Frequently Asked Questions
Do you have to have a Funeral Director to bury the deceased?
In most Provinces, family members may bury their own dead – although regulations vary. A Funeral Director is commonly trusted because most people find it too difficult on their own to handle the responsibilities for the details and legal matters surrounding a death.
How do Funeral Directors work with a family when they are caring for someone in a hospice?
Most hospice programs recognize the value of funerals and have established communication and working relationships with Funeral Directors. The National Hospice Organization and its standards document recognizes the significant role of the Funeral Director in collaborating with the hospice team at the time of death.
Funeral Directors have become an integral part of hospice care. When you consider the philosophy of hospice and funeral service, it is clear why funeral service is a "natural extension" of hospice care.
In fact, our Funeral Directors and hospice caregivers typically work closely in order to meet the total needs of families. Our goal is to make certain that at no time will family members be without support.
Why have a public viewing?
Many grief specialists believe that viewing helps begin the healing process, as it allows the bereaved to recognize the reality of death. Viewing is encouraged for children, as long as the process is explained and the activity is voluntary.
What is the purpose of embalming?
Embalming sanitizes and preserves the body, slows the decomposition process, and enhances the appearance of a body disfigured by traumatic death or illness. Embalming makes it possible to lengthen the time between death and the final disposition, thus allowing family members sufficient time to arrange and participate in the type of service most comforting to them.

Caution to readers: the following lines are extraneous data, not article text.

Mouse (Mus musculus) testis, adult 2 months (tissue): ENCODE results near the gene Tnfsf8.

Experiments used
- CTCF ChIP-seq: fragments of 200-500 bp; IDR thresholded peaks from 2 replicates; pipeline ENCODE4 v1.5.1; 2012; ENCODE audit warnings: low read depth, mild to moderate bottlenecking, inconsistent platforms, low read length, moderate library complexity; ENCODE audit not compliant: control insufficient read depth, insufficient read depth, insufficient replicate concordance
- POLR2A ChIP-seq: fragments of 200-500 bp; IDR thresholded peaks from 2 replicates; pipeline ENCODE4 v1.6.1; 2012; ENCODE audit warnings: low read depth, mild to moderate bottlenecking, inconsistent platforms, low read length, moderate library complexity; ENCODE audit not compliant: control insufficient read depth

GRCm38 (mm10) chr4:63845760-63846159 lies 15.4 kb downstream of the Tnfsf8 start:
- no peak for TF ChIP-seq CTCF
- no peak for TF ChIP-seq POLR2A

Does a dead body have to be embalmed, according to law?
No. Most Provinces, however, require embalming if the death is caused by a reportable contagious disease, when remains are to be transported from one Province to another by common carrier or if final disposition is not to be made within a prescribed number of hours.
What is a memorial service?
Much like a funeral, a memorial service celebrates the life of the deceased. The only difference is that there is no body present at a memorial service. In recent years, more and more people choose memorials, especially those whose loved ones have been cremated and remains have already been disposed. Often, in lieu of a body, there is a display of photos showing moments from the deceased's life.
Has the cost of funerals increased significantly?
Funeral costs have increased no faster than the consumer price index for other consumer items.
What contributes to the cost of a funeral?
Funerals are no more expensive than other major life events such as weddings and births. However, happy life events typically do not raise much sensitivity about cost.
Funeral homes operate 24-hours a day, seven days a week. It is a labor-intensive business with extensive costs for facilities and real estate (viewing rooms, chapels, limousines, hearses, etc.). These expenses are factored into the cost of a funeral.
Funeral costs include more than just caskets. They include the services of a Funeral Director who handles legal documents and makes many detailed arrangements on your behalf. Your Funeral Director will assist you in dealing with doctors, florists, and newspapers, with death certificates and legal items, and seeing to all other necessary details.
What should I do if the death occurs in the middle of the night or on the weekend?
Our Funeral Directors are available 24-hours a day, seven days a week. You are encouraged to call as soon as you are ready after the death occurs.
If I call you, will someone come right away?
If you request immediate assistance, yes. If the family wishes to spend a short time with the deceased to say good-bye, that is also fine.
If a loved one dies out of province , can your Funeral Directors still help?
Yes, we can assist you with out-of-province arrangements, either to transfer the remains from our location to another province or from another province back to our location. In addition to method of burial or cremation and the funeral services, what other pre-planning issues should I consider?
When you consider and express your personal wishes concerning the end of life and death care, you should also understand Advance Directives.
What is a living will?
A living will is a type of advance directive in which you put in writing your wishes about medical treatment should you be unable to communicate at the end of life. Your right to accept or refuse treatment is protected by constitutional and common law.